In the past, I’ve mentioned my connection to the Basement as the most apt venue for unconditional solitude, ducking in the darker corners to embrace the intimacy born between whiskey, wooden bar stools, and a stage that encompasses a quarter of the room. With Caleb Hawley’s performance on Monday Night, these celebrated pools of solitude evaporated with the first note of his soulful sound; Hawley delivered one of the most powerfully unifying performances to be seen in Nashville in awhile.
On stage, Hawley’s character is one of a midwesterner who has managed to scope out the kinetic influxes of a New York City lifestyle in his persona and his music; for the first time in months, I’m attending a show that doesn’t visit a Brooklyn in which I never lived, one full of the cerebral and eclectic sounds arising from a borough’s literary entourage. Caleb represents a much more truthful New York for me, reminiscent of nights at The B.B. King Blues Club and The Blue Note, reacting to the emotive sounds of a rustic soul and jazz environment before I had any real-life experience to match the feelings they elicited. In this way, he resurrects that transcendent palette of emotion that belongs exclusively to musicians capable of infusing their songwriting with earnest and instinctual subject matter. “It’s definitely an inspiring place to be as an artist,” Hawley says of New York. The people watching alone could give me writing material for a lifetime, and plays a part in lots of my songs.” His music mimics this landscape, not only of New York, but of the choice within every urbanite to react to the unraveling of their locations with a keen penchant for observation, to live with the resilient exuberance of a soul intertwined with a life that is always just within reach.
On Monday night, Hawley runs through the breadth of his six-track EP, opening the set with “Would You Even Try,” a song whose percussive rumble aptly underscores the storytelling of a desperate observer watching the palpable disconnect of bystander effect. A truly soulful artist, what makes his music so tangible is his ability to arrange compositions that correspond with his lyrical themes; he uses instrumental structure to prod into our most essential and underived emotions. From the waltzing guitar line to the piercing falsetto in “I Just Want You,” Hawley somehow manages to unify the audience under one very direct spell of love, conjuring within the audience those sharp and sudden pangs of young, lustful infatuation. He brilliantly connects the soulful suaveness into an impromptu cover of Boyz II Men’s “I’ll Make Love To You,” with an irrevocable sense of confidence that cloaks only those born to take the stage. “Stage is my favorite place in the world, and songs are the things that get me on it,” says Caleb. “It’s my primary passion.”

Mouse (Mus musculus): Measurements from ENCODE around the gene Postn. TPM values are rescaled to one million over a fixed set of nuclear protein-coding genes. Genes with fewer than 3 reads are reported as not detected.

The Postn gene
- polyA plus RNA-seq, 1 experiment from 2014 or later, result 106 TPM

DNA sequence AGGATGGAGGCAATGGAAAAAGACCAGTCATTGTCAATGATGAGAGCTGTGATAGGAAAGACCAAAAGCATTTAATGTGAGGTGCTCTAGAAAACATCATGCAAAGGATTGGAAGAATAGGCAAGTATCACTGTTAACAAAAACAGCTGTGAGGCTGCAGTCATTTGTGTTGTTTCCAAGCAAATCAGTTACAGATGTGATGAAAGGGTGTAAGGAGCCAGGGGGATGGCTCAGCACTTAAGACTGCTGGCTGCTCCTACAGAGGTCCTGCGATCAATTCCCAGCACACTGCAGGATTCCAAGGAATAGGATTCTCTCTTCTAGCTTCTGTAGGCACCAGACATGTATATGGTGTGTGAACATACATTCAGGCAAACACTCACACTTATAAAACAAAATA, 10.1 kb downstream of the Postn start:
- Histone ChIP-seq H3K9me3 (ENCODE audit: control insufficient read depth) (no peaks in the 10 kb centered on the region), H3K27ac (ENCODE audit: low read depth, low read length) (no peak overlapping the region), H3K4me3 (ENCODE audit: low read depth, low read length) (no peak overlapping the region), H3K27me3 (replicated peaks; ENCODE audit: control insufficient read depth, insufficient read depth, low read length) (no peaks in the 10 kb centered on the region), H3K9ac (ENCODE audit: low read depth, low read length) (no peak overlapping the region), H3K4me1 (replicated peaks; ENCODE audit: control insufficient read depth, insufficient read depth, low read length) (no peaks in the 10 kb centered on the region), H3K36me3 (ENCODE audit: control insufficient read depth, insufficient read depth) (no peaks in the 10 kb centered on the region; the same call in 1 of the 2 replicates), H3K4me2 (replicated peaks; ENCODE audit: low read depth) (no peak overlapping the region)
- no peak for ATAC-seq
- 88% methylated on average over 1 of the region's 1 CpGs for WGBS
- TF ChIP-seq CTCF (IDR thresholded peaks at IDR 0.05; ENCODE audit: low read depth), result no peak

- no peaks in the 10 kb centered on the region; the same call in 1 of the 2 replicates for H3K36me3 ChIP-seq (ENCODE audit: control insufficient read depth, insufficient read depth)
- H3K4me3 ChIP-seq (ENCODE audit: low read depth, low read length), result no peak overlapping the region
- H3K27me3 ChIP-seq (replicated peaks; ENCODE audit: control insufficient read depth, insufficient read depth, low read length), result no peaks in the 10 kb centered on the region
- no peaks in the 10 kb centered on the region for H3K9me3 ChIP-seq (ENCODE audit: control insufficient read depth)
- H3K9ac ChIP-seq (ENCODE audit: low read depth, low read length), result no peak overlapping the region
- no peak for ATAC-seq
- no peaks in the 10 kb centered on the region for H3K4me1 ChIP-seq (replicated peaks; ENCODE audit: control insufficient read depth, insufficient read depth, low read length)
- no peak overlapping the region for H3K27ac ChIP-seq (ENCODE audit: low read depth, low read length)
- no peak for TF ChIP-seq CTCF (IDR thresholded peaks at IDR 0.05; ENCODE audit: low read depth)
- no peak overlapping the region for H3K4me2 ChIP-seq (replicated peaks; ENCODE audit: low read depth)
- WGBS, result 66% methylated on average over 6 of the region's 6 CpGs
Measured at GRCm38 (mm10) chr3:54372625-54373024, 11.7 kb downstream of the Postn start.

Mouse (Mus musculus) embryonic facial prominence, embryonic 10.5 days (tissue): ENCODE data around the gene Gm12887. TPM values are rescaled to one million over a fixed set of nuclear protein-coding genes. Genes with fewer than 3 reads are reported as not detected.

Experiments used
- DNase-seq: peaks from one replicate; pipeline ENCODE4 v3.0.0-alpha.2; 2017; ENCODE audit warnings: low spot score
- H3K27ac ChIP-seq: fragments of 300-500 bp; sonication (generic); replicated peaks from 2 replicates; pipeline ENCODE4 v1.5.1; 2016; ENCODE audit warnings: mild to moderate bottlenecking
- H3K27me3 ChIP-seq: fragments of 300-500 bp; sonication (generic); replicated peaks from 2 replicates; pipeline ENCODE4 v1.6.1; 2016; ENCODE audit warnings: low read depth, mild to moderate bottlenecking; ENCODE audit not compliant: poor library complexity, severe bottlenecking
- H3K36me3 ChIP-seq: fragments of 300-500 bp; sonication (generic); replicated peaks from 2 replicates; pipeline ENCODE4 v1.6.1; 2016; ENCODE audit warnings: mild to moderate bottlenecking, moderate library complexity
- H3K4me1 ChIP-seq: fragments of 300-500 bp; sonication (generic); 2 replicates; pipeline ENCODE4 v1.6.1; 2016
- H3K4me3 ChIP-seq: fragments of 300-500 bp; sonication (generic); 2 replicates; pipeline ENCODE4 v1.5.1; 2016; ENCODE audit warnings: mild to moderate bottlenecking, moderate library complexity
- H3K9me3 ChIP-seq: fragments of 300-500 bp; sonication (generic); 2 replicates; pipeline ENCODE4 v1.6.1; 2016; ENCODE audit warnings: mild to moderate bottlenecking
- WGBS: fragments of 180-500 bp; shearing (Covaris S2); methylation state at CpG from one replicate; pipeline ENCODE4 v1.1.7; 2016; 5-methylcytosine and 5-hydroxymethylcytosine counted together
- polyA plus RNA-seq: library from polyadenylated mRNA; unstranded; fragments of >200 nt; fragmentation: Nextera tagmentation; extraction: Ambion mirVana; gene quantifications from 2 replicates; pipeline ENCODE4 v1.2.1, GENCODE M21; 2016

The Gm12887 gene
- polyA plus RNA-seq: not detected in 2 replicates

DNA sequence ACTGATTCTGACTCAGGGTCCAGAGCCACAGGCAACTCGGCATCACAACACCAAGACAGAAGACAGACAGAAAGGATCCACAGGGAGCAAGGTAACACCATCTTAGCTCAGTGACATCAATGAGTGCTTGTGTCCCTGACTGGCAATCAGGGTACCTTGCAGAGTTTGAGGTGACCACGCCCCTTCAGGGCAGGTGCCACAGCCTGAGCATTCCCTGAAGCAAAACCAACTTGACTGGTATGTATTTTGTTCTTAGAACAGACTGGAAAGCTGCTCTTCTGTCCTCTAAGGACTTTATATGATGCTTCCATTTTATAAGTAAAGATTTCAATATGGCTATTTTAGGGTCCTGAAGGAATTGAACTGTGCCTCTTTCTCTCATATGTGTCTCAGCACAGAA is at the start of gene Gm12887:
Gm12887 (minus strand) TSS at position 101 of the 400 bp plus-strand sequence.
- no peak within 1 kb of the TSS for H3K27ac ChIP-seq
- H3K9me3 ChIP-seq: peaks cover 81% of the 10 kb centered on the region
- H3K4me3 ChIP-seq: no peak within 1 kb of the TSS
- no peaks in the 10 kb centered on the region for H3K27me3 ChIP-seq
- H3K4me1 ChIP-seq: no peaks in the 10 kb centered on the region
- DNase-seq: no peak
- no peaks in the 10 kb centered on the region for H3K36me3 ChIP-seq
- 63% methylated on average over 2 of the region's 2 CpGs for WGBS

A developed capacity as a songwriter and a strong background in jazz composition underline the ease with which Hawley performs. His arrangements are simultaneously meticulous and lenient; with a conscious understanding of the contents that create the soul of a song, Hawley has reached a profoundly masterful place as both an artist and a songwriter. It’s the point in which one is capable of crafting vital, animated sounds in a cohesive manner through the strength of their subconscious. “If someone hits two forks against a refrigerator and makes a cool beat, you could make a theory class about it and charge people ridiculous amounts of money to attend it. I dig theory, but in the end it’s just an analysis of why something that someone did sounded good. And plus, it’s just a theory anyway.”
There’s something undeniably human about the way Caleb Hawley addresses an audience; on stage, he appears to be in his most natural state, effortlessly entertaining, reversing time to moments of eternal stills, resurrecting in all of us those effervescent moments in which we’re inclined to put the analysis to rest, close the chapter written by deceitful thoughts, and made, through impassioned vocals and a veracious outpour of soul, to simply feel.